Senate probes part of drive vs corruption–Drilon

/ 07:30 AM December 03, 2014

Senate President Franklin Drilon. INQUIRER FILE PHOTO

MANILA, Philippines—The Senate investigations into anomalies in government are all part of the legislators’ “relentless pursuit” of wrongdoing in support of the anticorruption campaign of President Benigno Aquino III.

Senate President Franklin Drilon said this at the Second State Conference on the United Nations Convention Against Corruption (Uncac) in Malacañang on Tuesday before an audience that included the President and other high-ranking government officials.


“The Senate is your veritable partner in promoting transparency and accountability,” Drilon told Mr. Aquino.

“There can be no better proof of our relentless pursuit of transparency than the investigations done by the blue ribbon committee of all these reported anomalies,” Drilon said.


The blue ribbon committee and its subcommittee have recently been looking into allegations of corruption by government officials, including Vice President Jejomar Binay and Drilon himself.

Both have denied committing any wrongdoing.

Makati building overprice

The blue ribbon subcommittee is looking into the alleged overprice of the buildings that were constructed when Binay was still the mayor of Makati.

The investigation has widened into a probe of the ill-gotten assets that Binay allegedly amassed through dubious transactions entered into by the Makati government with various suppliers.

The blue ribbon mother committee meanwhile has opened an investigation into allegations that Drilon may have benefited from the contract to build the allegedly overpriced Iloilo Convention Center (ICC).

According to Drilon, other efforts by the legislative branch to strengthen anticorruption measures include the proposed amendments in the Sandiganbayan Law, which he described as a “landmark legislation.”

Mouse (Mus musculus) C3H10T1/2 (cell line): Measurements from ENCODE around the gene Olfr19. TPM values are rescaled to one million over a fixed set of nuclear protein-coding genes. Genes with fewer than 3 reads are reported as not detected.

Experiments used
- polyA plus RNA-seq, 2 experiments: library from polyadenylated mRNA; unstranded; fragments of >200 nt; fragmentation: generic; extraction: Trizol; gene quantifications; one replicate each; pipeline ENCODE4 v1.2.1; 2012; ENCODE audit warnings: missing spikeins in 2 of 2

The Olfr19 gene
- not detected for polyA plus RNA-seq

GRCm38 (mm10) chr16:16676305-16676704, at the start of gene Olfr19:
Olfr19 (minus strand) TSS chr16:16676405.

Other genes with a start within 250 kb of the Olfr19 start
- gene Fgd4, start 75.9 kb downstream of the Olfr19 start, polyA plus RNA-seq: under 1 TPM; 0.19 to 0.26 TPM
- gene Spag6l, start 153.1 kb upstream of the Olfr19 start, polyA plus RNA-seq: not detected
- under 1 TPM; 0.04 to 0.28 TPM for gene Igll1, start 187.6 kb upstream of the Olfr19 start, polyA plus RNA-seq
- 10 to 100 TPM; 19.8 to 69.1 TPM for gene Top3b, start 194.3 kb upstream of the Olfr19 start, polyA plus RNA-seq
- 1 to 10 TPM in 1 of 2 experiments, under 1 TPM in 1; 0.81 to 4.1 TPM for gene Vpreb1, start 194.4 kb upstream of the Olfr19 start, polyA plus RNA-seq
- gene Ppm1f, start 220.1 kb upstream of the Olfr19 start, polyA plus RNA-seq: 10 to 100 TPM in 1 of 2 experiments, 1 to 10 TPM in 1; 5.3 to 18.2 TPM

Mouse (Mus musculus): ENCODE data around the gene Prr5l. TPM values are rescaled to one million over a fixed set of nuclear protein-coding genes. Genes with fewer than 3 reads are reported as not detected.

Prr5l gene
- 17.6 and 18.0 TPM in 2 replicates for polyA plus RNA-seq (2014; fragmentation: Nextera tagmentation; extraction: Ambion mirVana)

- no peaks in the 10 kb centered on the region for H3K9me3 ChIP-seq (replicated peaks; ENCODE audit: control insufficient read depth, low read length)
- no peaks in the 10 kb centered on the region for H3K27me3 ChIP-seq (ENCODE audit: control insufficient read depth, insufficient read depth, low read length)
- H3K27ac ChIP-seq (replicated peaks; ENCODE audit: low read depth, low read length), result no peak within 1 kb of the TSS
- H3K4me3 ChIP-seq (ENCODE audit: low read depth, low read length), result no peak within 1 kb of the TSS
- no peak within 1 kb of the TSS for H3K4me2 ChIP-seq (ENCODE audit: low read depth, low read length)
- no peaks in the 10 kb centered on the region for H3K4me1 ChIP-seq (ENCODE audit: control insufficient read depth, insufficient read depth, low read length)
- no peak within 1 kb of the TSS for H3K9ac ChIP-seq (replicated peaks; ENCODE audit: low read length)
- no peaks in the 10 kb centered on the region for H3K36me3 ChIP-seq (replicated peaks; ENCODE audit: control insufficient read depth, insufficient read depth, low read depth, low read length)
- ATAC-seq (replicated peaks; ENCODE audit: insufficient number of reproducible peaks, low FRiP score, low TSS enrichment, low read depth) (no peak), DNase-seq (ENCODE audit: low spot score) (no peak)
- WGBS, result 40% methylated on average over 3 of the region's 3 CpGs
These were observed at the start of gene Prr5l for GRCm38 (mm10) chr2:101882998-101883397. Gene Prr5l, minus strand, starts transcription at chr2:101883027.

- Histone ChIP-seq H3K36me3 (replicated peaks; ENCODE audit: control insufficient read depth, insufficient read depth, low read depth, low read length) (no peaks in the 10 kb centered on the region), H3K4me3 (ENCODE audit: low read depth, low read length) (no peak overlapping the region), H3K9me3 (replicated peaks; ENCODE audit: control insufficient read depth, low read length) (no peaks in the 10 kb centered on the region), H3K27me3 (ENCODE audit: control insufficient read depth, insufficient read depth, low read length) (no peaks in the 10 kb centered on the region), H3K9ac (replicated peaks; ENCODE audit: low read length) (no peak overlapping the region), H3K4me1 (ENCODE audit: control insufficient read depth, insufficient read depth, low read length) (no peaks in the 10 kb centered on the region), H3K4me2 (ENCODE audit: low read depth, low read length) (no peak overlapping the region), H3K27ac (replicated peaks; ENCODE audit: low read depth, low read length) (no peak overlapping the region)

The proposed measure will have “innovations (introduced to) the antigraft court,” he said.

Court innovation

These include having one justice of a division to hear evidence without the three other justices, the modification of the voting requirement, and the transfer of jurisdiction of certain minor cases to the regional trial courts.

The bill also proposes adding more divisions to the Sandiganbayan that will allow the antigraft court to dispose of cases faster.

Drilon said the Senate’s passage of the freedom of information bill was another concrete action in addressing corruption.

“As a signatory in the Uncac, the Philippines has not wavered [in] the campaign against corrupt practices,” he said.

A primer on the Uncac says that “as a state party, the Philippines is obliged to implement preventive and punitive anticorruption measures, including asset recovery, affecting their laws, institutions and practices.”

On Tuesday’s Malacañang forum marked the second state conference following the assessment the implementation and review of the Philippines’ compliance with the Uncac.

The officials who attended the conference included Chief Justice Ma. Lourdes Sereno, Ombudsman Conchita Carpio-Morales and Speaker Feliciano Belmonte, Jr.

Drilon also said that part of the anticorruption efforts was having a national budget that he described as “the most scrutinized… to ensure that it is insulated from loopholes where graft and corruption can thrive.”

He stressed that the 2015 budget submitted by Malacañang does not contain any pork barrel nor will the legislators have a hand in identifying projects for their districts which has always been a source of corruption.

The 2015 General Appropriations Act was passed by the Senate on third reading last week and is now being taken up by the bicameral committee. Nikko Dizon

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TAGS: Benigno Aquino III, Drilon, Franklin Drilon, Uncac, United Nations Convention Against Corruption
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